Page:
The shoulder joint has great potential for injury due to its range of motion. It is one of the injury sites most common for bow hunters (1, 2). Here are some of the top reasons bow hunters injure their shoulders and how you can prevent it from happening to you:
Physical fitness affects all aspects of life. It is critical to find a way to stay fit that works with your personality, goals, and lifestyle. Ultimately, you need to enjoy the workout to stay in shape for the long run. If you hate the gym, you won't stick to a long term gym plan. Find something you can commit to; be it running, lifting, hiking, swimming, climbing, sports, etc. That being said, you have to be disciplined no matter what. Pushing through those days you don't feel like working out are the days you make the most gains.
America is in the golden age of technology. New software and products flood the market daily and gear gurus are ever able to spend their dollar. The hunting culture is not exempt. High tech clothing, new calls, packs, research, online scouting, and map technology all make aspects of the hunt easier or more comfortable. The average hunter does not have to be good at reading a map or navigating terrain. There are no secret spots anymore. Every honey hole can be viewed with a click of a mouse if you know what to look for. Quality optics, clothing, and gear give every hunter opportunity to be comfortable in the elements, see farther, and shoot farther. Even knowledge is close at hand for everyone. Resources to learn about your quarry and how to hunt them are available like never before.
I love to hunt for a lot of reasons. More reasons than will fit in this article; but one rose to the surface. That is, hunting speaks to the heart of manhood. This aspect of a man’s heart is not limited to hunting of course. For other men it may be fulfilled through woodwork, ranching, or a myriad of other activities. Woman hunters are on the rise and I do not mean to dissuade them. I simply seek to point out that certain aspects of adventure, manual labor, and large muscle movement activity speaks in a special way to men. For me, I find this fulfillment through hunting. What do I mean?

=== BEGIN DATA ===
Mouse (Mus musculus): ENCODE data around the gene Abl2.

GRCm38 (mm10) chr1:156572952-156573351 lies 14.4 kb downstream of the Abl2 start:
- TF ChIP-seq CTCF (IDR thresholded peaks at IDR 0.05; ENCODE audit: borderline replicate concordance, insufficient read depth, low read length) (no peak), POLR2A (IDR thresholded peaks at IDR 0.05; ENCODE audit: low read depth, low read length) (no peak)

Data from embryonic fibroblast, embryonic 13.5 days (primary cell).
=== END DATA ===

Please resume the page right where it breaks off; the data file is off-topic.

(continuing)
Dialing in your nutrition strategy in the backcountry can make an incredible difference in your momentary and overall stamina (not to mention enjoyment) during your hunt. How you eat can promote recovery, prevent constipation, and fuel the intense climbs and long days.
Never, ever give up!
On most of my hunts this fall I walked miles and miles up and down mountains. There were times when I was hunting alone, discouraged and ready to call it quits. There were other times where I was exhausted with only 30 minutes of hunting light left. I could have easily gone back to the truck to rest. Fortunately, perseverance pays off. Each time I wanted to quit was when I experienced the most success. The following are a few examples.
I left Montana in 2013 for the military. After four years of missing western hunting and beautiful mountains, my wife, Rachel, and I finally moved back. Now it was September of 2017 and I could not have been more excited. I reconnected with college buddy Seth Adams, and we made plans for a hunt.
Every year opening day came. I would watch Dad get ready to go. Gear was organized and packed, stories were told, and the rifle was sighted in. I would sit and watch Dad clean his rifle with dreams of carrying it into the forest myself one day. The wood stock gleamed and glistened, boasting of great responsibility and adventure. The smell of gun oil my father used would grow into nostalgia for the rest of my life.